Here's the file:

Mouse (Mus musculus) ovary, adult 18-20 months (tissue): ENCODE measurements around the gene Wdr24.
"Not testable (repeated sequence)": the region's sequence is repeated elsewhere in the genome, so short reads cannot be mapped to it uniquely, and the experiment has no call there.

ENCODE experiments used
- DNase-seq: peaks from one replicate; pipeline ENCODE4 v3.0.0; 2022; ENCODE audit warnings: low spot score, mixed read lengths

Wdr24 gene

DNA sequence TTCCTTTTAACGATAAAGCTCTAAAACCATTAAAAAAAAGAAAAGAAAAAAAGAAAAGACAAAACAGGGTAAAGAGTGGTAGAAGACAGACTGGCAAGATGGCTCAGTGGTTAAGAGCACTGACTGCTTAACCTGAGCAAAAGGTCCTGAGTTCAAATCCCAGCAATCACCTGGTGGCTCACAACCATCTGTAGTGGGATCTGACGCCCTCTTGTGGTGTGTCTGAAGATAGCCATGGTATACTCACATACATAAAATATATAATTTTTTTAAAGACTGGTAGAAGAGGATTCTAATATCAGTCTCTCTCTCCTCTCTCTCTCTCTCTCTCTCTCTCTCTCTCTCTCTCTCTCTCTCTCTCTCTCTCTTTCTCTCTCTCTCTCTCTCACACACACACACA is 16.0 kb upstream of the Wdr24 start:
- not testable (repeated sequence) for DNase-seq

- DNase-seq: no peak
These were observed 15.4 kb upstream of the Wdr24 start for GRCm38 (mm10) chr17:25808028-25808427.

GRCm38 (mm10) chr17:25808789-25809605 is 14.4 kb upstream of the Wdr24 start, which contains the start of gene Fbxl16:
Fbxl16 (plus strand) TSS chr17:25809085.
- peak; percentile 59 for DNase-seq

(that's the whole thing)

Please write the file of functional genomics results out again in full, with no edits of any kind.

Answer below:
Mouse (Mus musculus) ovary, adult 18-20 months (tissue): ENCODE measurements around the gene Wdr24.
"Not testable (repeated sequence)": the region's sequence is repeated elsewhere in the genome, so short reads cannot be mapped to it uniquely, and the experiment has no call there.

ENCODE experiments used
- DNase-seq: peaks from one replicate; pipeline ENCODE4 v3.0.0; 2022; ENCODE audit warnings: low spot score, mixed read lengths

Wdr24 gene

DNA sequence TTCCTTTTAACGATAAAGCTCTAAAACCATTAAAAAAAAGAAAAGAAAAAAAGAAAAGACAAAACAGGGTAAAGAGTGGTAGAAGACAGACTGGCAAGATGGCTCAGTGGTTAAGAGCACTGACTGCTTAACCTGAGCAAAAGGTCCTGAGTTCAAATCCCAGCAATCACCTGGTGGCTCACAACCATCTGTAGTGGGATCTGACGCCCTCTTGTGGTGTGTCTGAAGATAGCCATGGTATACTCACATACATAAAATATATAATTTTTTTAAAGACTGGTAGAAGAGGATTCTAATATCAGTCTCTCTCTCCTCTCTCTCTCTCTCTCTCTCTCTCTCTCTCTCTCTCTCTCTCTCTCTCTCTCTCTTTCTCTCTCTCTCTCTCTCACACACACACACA is 16.0 kb upstream of the Wdr24 start:
- not testable (repeated sequence) for DNase-seq

- DNase-seq: no peak
These were observed 15.4 kb upstream of the Wdr24 start for GRCm38 (mm10) chr17:25808028-25808427.

GRCm38 (mm10) chr17:25808789-25809605 is 14.4 kb upstream of the Wdr24 start, which contains the start of gene Fbxl16:
Fbxl16 (plus strand) TSS chr17:25809085.
- peak; percentile 59 for DNase-seq